However, you may find that many archery ranges will not allow you to practice at their facility without an arm guard.

We think that contusions from string slap are no fun, a good arm guard is a must-have accessory for every bowhunter.

Many experienced hunters will try to skip the arm guard, however, as your skill grows, you are likely using a more powerful bow.

Higher poundage bows can hurt a lot more if you make an error during release.

An arm guard is especially necessary if you are buying accessories for a kid bow hunter.

Arm guards come in a variety of styles, sizes and materials and of course prices.

You don’t have to spend a ton of money to get good protection.

When you are shopping for an arm guard, make sure that you select a guard that is made of sturdy material and fits well.

The type of guard you select whether it’s a simple slab of leather, compression sleeve or a full coverage guard, is dependent on your preference and the look you prefer.

3/ Quiver

Quivers aren’t a necessary accessory, but when you’re out in the woods hunting for the first time, and you’re carrying a pack, your bow, and maneuvering through the brush, you want to have a way to carry your arrows, but still have easy access to them.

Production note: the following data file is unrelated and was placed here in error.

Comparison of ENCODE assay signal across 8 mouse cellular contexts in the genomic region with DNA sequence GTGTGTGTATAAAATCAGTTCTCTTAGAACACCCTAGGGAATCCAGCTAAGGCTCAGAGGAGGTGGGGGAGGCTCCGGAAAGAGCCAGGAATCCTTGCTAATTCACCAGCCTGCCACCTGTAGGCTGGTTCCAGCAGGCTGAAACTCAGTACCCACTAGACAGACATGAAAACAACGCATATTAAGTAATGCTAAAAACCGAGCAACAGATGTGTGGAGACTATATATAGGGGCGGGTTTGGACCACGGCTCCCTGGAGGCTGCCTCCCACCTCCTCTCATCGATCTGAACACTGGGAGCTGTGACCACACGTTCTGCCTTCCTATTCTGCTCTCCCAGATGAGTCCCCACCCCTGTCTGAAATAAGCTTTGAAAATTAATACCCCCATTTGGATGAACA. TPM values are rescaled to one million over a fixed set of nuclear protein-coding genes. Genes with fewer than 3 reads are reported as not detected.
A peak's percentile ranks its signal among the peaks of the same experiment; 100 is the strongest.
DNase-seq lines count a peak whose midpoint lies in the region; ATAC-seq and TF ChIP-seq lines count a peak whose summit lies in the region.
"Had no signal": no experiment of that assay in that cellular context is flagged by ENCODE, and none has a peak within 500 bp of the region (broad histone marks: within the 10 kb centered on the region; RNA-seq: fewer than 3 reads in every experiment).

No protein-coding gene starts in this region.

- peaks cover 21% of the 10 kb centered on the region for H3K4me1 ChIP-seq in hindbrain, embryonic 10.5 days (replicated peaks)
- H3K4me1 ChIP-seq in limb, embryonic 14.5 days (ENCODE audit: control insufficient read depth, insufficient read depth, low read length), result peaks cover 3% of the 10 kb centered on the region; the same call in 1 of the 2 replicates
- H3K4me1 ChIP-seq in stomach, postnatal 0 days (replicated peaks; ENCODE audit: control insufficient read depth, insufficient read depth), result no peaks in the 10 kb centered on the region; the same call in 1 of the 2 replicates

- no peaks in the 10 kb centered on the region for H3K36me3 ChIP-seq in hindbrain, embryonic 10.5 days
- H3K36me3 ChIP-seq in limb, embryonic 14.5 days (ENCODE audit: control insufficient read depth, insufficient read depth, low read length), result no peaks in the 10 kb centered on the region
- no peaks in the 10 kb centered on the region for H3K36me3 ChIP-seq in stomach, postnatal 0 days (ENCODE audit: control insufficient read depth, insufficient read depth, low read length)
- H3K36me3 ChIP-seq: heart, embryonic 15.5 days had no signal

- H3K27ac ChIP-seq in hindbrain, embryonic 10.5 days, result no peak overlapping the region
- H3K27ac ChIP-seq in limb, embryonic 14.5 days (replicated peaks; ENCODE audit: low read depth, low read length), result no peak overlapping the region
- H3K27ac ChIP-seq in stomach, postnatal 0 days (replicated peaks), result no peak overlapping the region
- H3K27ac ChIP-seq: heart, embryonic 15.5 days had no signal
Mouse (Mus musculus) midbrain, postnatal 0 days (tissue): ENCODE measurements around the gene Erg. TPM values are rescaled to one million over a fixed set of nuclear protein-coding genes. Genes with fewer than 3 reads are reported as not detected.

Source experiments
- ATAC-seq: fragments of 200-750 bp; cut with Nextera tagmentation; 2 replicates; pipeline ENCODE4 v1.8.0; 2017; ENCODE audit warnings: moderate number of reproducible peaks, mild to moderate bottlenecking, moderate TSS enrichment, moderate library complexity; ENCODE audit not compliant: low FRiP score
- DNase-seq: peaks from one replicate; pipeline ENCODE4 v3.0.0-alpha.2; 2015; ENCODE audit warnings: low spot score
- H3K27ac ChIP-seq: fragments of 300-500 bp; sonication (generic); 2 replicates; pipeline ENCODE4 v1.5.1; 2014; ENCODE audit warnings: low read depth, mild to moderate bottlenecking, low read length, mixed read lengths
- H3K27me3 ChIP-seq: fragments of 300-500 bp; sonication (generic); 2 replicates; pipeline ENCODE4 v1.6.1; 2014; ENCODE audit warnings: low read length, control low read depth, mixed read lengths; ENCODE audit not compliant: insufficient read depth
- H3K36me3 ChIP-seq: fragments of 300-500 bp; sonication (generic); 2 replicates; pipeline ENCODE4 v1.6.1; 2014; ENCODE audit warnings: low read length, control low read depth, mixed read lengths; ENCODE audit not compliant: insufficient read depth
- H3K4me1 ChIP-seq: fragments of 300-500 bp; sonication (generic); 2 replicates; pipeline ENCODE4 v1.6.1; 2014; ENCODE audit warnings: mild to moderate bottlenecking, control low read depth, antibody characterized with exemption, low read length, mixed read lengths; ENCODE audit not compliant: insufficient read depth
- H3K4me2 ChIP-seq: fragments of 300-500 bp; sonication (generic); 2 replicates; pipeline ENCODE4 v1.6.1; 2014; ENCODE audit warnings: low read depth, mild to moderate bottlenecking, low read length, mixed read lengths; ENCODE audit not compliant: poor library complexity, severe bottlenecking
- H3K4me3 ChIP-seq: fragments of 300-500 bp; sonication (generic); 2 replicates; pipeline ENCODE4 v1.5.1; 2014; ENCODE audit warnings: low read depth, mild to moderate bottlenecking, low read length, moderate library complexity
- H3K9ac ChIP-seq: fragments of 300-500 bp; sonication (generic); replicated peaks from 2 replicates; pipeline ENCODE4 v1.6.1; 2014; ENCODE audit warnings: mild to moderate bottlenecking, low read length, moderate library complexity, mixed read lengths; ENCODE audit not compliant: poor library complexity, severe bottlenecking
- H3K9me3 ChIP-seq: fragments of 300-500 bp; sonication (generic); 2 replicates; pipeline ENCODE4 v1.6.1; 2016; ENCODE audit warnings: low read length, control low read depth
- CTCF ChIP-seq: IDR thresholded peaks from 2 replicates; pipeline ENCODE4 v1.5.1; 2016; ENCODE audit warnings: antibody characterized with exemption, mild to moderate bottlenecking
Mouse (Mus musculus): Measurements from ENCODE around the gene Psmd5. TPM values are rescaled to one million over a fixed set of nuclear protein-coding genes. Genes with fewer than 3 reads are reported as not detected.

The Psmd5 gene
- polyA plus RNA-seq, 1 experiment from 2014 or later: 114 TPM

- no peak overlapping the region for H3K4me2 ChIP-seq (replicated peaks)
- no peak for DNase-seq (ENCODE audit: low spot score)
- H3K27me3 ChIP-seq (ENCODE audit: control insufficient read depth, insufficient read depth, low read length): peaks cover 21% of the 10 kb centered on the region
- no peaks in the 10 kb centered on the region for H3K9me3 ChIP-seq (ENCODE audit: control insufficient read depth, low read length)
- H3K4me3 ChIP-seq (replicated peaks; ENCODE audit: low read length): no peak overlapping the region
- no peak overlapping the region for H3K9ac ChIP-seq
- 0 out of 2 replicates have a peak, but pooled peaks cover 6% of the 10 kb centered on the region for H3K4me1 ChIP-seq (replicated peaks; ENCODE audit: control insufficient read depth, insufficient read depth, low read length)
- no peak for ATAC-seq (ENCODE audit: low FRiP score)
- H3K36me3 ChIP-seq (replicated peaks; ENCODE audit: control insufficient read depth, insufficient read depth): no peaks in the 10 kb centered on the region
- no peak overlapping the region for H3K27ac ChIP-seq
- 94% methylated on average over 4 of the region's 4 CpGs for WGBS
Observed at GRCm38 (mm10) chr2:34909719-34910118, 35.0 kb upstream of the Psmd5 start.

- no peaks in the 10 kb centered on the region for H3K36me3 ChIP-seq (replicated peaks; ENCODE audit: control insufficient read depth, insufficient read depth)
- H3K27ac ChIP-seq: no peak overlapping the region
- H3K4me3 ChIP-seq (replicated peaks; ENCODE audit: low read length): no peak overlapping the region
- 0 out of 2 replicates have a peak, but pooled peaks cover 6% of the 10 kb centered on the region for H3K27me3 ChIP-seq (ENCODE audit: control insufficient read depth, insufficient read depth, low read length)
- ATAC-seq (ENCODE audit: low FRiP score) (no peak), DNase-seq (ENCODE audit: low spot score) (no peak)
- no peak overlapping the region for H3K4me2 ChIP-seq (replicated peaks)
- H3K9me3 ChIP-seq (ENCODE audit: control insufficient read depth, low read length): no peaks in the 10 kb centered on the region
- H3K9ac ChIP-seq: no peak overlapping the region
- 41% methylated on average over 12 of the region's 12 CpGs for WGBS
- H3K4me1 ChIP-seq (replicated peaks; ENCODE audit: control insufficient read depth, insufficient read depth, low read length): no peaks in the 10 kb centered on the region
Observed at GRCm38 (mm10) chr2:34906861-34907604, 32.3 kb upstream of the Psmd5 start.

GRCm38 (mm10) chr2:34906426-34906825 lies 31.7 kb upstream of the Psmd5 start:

Quivers come in a variety of styles and materials.

Their most important job is to protect your arrows from damage while also protecting you and your clothing and gear from sharp broadheads.

You can find quivers that are carried on your bow or attached to some part of your body.

Many traditional archers prefer the traditional back quivers that is carried on your back.

If you don’t want a separate quiver from the pack, look for packs that have a built-in quiver, or straps for holding a quiver.

There’s good reason to keep in mind, while quivers are handy to have, and they serve a useful purpose, if you don’t practice drawing from your quiver, its a good chance to be more of a hindrance than a help.

Make sure that you practice drawing from your quiver when you are at the archery range.

This will ensure that you can be quick and quiet when that trophy animal is in your sites.

4/ Bow Cases

You’ve likely made a decent monetary investment in your bow and arrows.

Don’t let that investment be damaged because it wasn’t stored properly.

A good travel case should protect your archery gear when you are traveling or keep it clean and free of dust and debris when you’ve got it in storage.

Your case is also a handy way to carry your bow while you are in the field.

A Sturdy case can come in a variety of styles and materials and have a variety of options and accessories.

You may want to invest in a couple of cases, one for storing your bow when hunting season is done, and one for transporting your case during hunting season.

For out of season storage, consider a hard-sided case.

This will allow you to store your bow in a closet or your garage without worrying about it being damaged.

Hard-sided cases also can provide you space for storing your bows and other accessories like sights, arrows, bow stringers and bladed heads.

Being able to store all of your equipment in one case is not only space-saving but also allows you to stay organized and not worry about misplacing gear you need.